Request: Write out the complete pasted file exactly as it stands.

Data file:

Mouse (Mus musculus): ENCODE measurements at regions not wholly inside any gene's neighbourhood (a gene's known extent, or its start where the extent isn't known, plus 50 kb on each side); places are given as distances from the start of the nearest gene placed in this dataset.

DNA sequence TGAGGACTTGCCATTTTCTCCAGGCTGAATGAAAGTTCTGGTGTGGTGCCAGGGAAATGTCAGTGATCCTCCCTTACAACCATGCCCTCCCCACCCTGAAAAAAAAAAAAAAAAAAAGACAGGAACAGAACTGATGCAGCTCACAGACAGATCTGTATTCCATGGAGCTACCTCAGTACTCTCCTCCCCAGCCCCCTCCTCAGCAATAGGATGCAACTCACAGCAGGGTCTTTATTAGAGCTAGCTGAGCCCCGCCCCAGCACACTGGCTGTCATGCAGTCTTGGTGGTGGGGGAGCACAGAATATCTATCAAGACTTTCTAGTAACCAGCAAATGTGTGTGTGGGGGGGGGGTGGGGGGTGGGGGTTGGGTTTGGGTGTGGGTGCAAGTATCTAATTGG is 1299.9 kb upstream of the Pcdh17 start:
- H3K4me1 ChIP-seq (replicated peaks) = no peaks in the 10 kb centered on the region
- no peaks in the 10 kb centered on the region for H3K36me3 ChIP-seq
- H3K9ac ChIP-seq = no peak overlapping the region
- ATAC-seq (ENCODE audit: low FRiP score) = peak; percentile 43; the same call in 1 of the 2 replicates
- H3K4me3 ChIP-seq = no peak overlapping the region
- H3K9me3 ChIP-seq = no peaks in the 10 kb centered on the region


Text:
Mouse (Mus musculus): ENCODE measurements at regions not wholly inside any gene's neighbourhood (a gene's known extent, or its start where the extent isn't known, plus 50 kb on each side); places are given as distances from the start of the nearest gene placed in this dataset.

DNA sequence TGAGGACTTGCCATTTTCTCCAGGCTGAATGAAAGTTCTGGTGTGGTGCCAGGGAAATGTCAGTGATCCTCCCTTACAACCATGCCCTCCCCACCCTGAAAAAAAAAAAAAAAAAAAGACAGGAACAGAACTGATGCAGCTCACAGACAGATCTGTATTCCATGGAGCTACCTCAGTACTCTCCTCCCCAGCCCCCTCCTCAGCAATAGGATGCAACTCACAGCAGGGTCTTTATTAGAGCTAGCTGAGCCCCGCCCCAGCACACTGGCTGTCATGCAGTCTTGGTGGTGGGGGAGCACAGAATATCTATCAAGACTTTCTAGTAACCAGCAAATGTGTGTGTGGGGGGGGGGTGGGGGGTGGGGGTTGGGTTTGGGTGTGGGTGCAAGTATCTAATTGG is 1299.9 kb upstream of the Pcdh17 start:
- H3K4me1 ChIP-seq (replicated peaks) = no peaks in the 10 kb centered on the region
- no peaks in the 10 kb centered on the region for H3K36me3 ChIP-seq
- H3K9ac ChIP-seq = no peak overlapping the region
- ATAC-seq (ENCODE audit: low FRiP score) = peak; percentile 43; the same call in 1 of the 2 replicates
- H3K4me3 ChIP-seq = no peak overlapping the region
- H3K9me3 ChIP-seq = no peaks in the 10 kb centered on the region